The Diary of Ellen Rimbauer: My Life at Rose Red (2001) was a paperback tie-in for the King-penned miniseries Rose Red (2002). Published under anonymous authorship, the book was written by Ridley Pearson. The novel is written in the form of a diary by Ellen Rimbauer, and annotated by the fictional professor of paranormal activity, Joyce Reardon. The novel also presents a fictional afterword by Ellen Rimbauer's grandson, Steven. Intended to be a promotional item rather than a stand-alone work, its popularity spawned a 2003 prequel television miniseries to Rose Red, titled The Diary of Ellen Rimbauer. This spin-off is a rare occasion of another author being granted permission to write commercial work using characters and story elements invented by King. The novel tie-in idea was repeated on Stephen King's next project, the miniseries Kingdom Hospital. Richard Dooling, King's collaborator on Kingdom Hospital and writer of several episodes in the miniseries, published a fictional diary, The Journals of Eleanor Druse, in 2004. Eleanor Druse is a key character in Kingdom Hospital, much as Dr. Joyce Readon and Ellen Rimbauer are key characters in Rose Red.[citation needed]

Throttle (2009), a novella written in collaboration with his son Joe Hill, appears in the anthology He Is Legend: Celebrating Richard Matheson.[120] Their second novella collaboration, In the Tall Grass (2012), was published in two parts in Esquire.[121][122] It was later released in e-book and audiobook formats, the latter read by Stephen Lang.[123]

King and his son Owen King wrote the novel Sleeping Beauties, released in 2017, that is set in a women's prison.[124]

King and Richard Chizmar collaborated to write Gwendy's Button Box (2017), a horror novella taking place in King's fictional town of Castle Rock.[125] A sequel titled Gwendy's Magic Feather (2019) was written solely by Chizmar.[126] In November 2020, Chizmar announced that he and King were writing a third installment in the series titled Gwendy's Final Task, this time as a full-length novel, to be released in February 2022.[127][128][129]


In 1988, the band Blue Öyster Cult recorded an updated version of its 1974 song "Astronomy". The single released for radio play featured a narrative intro spoken by King.[130][131] The Blue Öyster Cult song "(Don't Fear) The Reaper" was also used in the King TV series The Stand.[132]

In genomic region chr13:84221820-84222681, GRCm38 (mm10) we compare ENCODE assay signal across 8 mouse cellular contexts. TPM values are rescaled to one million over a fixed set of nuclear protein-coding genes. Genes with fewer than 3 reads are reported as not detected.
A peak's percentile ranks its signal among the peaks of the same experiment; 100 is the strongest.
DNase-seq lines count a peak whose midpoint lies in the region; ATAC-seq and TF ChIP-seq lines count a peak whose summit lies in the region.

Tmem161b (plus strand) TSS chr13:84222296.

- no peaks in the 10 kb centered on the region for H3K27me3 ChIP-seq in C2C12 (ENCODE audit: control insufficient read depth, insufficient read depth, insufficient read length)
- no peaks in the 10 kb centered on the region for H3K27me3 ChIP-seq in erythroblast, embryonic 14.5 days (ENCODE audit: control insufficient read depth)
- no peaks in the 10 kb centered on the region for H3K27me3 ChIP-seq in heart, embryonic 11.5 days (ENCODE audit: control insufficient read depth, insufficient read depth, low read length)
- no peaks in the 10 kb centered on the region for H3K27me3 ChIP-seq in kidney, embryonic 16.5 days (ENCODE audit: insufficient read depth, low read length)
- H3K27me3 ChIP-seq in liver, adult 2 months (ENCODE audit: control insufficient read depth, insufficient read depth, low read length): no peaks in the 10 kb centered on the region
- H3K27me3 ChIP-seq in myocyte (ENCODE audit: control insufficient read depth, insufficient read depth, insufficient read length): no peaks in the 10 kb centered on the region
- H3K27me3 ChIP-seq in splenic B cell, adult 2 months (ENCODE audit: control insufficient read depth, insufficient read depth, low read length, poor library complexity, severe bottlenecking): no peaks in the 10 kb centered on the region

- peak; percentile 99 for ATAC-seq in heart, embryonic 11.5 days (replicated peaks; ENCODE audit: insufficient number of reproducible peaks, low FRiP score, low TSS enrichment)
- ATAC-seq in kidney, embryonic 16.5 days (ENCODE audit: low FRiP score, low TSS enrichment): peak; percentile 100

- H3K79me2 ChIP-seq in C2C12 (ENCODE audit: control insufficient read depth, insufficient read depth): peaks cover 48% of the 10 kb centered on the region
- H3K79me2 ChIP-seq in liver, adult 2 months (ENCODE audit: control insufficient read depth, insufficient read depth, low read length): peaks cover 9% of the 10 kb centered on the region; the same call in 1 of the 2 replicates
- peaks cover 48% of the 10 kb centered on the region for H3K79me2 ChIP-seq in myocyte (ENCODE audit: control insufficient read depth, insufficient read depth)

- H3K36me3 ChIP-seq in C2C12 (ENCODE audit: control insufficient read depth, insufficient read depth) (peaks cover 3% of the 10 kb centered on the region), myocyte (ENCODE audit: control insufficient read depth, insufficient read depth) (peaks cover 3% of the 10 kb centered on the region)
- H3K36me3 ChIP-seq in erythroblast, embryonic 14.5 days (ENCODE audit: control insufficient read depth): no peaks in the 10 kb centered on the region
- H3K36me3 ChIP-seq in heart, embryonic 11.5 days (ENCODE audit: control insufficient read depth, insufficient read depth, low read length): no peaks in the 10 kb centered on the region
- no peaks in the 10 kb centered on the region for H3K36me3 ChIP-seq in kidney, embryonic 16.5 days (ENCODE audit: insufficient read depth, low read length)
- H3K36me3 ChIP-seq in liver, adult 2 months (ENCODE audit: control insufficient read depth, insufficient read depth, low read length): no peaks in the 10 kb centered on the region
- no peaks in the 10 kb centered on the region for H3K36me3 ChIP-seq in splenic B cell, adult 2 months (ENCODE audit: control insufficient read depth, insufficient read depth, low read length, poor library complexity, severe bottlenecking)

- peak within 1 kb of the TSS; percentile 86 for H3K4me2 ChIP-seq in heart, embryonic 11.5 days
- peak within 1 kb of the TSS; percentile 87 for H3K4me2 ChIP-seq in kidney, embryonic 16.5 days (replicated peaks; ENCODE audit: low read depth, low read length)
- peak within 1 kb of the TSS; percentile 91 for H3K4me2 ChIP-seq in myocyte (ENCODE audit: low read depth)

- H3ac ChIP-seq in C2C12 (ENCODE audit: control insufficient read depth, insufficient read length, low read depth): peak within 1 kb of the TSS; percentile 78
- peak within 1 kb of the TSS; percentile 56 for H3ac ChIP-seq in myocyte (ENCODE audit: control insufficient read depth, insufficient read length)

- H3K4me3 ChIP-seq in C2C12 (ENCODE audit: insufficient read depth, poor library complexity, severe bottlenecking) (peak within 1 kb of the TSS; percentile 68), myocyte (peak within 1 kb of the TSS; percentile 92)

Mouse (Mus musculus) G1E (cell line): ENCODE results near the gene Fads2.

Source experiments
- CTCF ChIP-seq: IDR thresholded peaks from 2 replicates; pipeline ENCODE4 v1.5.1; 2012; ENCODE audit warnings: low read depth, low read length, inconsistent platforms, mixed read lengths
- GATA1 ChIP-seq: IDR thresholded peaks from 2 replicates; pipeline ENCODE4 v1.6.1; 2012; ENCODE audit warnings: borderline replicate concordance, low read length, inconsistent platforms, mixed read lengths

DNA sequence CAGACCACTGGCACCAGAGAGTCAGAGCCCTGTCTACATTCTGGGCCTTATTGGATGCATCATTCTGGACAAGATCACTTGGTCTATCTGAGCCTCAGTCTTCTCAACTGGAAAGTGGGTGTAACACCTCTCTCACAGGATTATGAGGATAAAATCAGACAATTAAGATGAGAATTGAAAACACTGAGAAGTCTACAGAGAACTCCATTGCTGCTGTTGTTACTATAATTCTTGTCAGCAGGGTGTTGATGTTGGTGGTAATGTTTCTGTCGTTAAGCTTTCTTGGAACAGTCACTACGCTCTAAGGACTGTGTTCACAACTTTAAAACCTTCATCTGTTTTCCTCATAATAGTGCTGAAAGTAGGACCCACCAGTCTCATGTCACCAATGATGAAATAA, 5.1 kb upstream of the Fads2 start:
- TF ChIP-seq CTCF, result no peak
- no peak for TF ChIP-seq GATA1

King collaborated with Michael Jackson to create Ghosts (1996), a 40-minute musical video.[133] King states he was motivated to collaborate as he is "always interested in trying something new, and for (him), writing a minimusical would be new".[134] In 2005, King featured with a small spoken word part during the cover version of Everlong (by Foo Fighters) in Bronson Arroyo's album Covering the Bases, at the time, Arroyo was a pitcher for the Boston Red Sox, of whom King is a longtime fan.[135] In 2012, King collaborated with musician Shooter Jennings and his band Hierophant, providing the narration for their album, Black Ribbons.[136] King played guitar for the rock band Rock Bottom Remainders, several of whose members are authors. Other members include Dave Barry, Ridley Pearson, Scott Turow, Amy Tan, James McBride, Mitch Albom, Roy Blount, Jr., Matt Groening, Kathi Kamen Goldmark, Sam Barry, and Greg Iles. King and the other band members collaborated to release an e-book called Hard Listening: The Greatest Rock Band Ever (of Authors) Tells All (2013).[137][138] King wrote a musical entitled Ghost Brothers of Darkland County (2012) with John Mellencamp.[139]


In 1985, King wrote his first work for the comic book medium, writing a few pages of the benefit X-Men comic book Heroes for Hope Starring the X-Men.[140] The book, whose profits were donated to famine relief in Africa, was written by a number of different authors in the comic book field, such as Chris Claremont, Stan Lee, and Alan Moore, as well as authors not primarily associated with comics, such as Harlan Ellison.[141] He wrote the introduction to Batman No. 400, an anniversary issue where he expressed his preference for the character over Superman.[142] In 2010, DC Comics premiered American Vampire, a monthly comic book series written by King with short-story writer Scott Snyder, and illustrated by Rafael Albuquerque, which represents King's first original comics work.[143] King wrote the background history of the very first American vampire, Skinner Sweet, in the first five-issues story arc. Scott Snyder wrote the story of Pearl.[144]

Style, themes and influences


Stephen King in 2011

King recalls that "When, during the course of an interview for The New Yorker, I told the interviewer (Mark Singer) that I believed stories are found things, like fossils in the ground, he said that he didn't believe me. I replied that that was fine, as long as he believed that I believe it. And I do. Stories aren't souvenir tee-shirts or GameBoys. Stories are relics, part of an undiscovered pre-existing world. The writer's job is to use the tools in his or her toolbox to get as much of each one out of the ground intact as possible. Sometimes the fossil you uncover is small, a seashell. Sometimes it's enormous, a Tyrannosaurus Rex with all those gigantic ribs and grinning teeth. Either way, short story or thousand-page whopper of a novel, the techniques of excavation remain basically the same."[145]